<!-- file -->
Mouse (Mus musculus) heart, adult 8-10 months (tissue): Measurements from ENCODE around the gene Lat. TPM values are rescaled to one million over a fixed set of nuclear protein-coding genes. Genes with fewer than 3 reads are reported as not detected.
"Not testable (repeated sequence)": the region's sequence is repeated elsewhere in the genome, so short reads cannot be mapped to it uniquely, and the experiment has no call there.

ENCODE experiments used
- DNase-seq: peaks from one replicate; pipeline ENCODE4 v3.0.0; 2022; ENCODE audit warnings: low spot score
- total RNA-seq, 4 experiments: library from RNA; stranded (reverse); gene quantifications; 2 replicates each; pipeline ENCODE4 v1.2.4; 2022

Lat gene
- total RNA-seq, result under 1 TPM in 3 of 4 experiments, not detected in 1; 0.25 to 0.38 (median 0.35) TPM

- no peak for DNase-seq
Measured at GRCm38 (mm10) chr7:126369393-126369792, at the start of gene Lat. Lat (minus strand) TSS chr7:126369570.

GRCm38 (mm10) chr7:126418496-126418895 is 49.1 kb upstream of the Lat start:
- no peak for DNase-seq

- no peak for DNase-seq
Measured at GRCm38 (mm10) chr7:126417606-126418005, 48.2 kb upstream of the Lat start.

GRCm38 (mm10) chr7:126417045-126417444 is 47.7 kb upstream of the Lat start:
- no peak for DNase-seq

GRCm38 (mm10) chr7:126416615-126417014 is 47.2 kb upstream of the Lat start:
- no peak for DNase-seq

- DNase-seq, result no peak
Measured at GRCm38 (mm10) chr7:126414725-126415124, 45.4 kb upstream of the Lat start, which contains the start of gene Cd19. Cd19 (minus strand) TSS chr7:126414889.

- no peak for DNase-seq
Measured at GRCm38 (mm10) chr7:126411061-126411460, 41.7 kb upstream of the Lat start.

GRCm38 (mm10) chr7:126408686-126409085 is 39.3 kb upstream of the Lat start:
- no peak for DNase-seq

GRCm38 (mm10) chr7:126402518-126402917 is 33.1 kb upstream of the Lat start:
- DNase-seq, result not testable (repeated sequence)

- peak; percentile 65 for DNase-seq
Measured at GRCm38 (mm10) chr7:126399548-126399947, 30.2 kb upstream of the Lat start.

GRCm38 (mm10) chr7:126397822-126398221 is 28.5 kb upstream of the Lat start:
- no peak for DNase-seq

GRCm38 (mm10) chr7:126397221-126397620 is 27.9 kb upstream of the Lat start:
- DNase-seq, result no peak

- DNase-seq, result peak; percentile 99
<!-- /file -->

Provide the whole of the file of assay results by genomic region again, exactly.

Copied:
Mouse (Mus musculus) heart, adult 8-10 months (tissue): Measurements from ENCODE around the gene Lat. TPM values are rescaled to one million over a fixed set of nuclear protein-coding genes. Genes with fewer than 3 reads are reported as not detected.
"Not testable (repeated sequence)": the region's sequence is repeated elsewhere in the genome, so short reads cannot be mapped to it uniquely, and the experiment has no call there.

ENCODE experiments used
- DNase-seq: peaks from one replicate; pipeline ENCODE4 v3.0.0; 2022; ENCODE audit warnings: low spot score
- total RNA-seq, 4 experiments: library from RNA; stranded (reverse); gene quantifications; 2 replicates each; pipeline ENCODE4 v1.2.4; 2022

Lat gene
- total RNA-seq, result under 1 TPM in 3 of 4 experiments, not detected in 1; 0.25 to 0.38 (median 0.35) TPM

- no peak for DNase-seq
Measured at GRCm38 (mm10) chr7:126369393-126369792, at the start of gene Lat. Lat (minus strand) TSS chr7:126369570.

GRCm38 (mm10) chr7:126418496-126418895 is 49.1 kb upstream of the Lat start:
- no peak for DNase-seq

- no peak for DNase-seq
Measured at GRCm38 (mm10) chr7:126417606-126418005, 48.2 kb upstream of the Lat start.

GRCm38 (mm10) chr7:126417045-126417444 is 47.7 kb upstream of the Lat start:
- no peak for DNase-seq

GRCm38 (mm10) chr7:126416615-126417014 is 47.2 kb upstream of the Lat start:
- no peak for DNase-seq

- DNase-seq, result no peak
Measured at GRCm38 (mm10) chr7:126414725-126415124, 45.4 kb upstream of the Lat start, which contains the start of gene Cd19. Cd19 (minus strand) TSS chr7:126414889.

- no peak for DNase-seq
Measured at GRCm38 (mm10) chr7:126411061-126411460, 41.7 kb upstream of the Lat start.

GRCm38 (mm10) chr7:126408686-126409085 is 39.3 kb upstream of the Lat start:
- no peak for DNase-seq

GRCm38 (mm10) chr7:126402518-126402917 is 33.1 kb upstream of the Lat start:
- DNase-seq, result not testable (repeated sequence)

- peak; percentile 65 for DNase-seq
Measured at GRCm38 (mm10) chr7:126399548-126399947, 30.2 kb upstream of the Lat start.

GRCm38 (mm10) chr7:126397822-126398221 is 28.5 kb upstream of the Lat start:
- no peak for DNase-seq

GRCm38 (mm10) chr7:126397221-126397620 is 27.9 kb upstream of the Lat start:
- DNase-seq, result no peak

- DNase-seq, result peak; percentile 99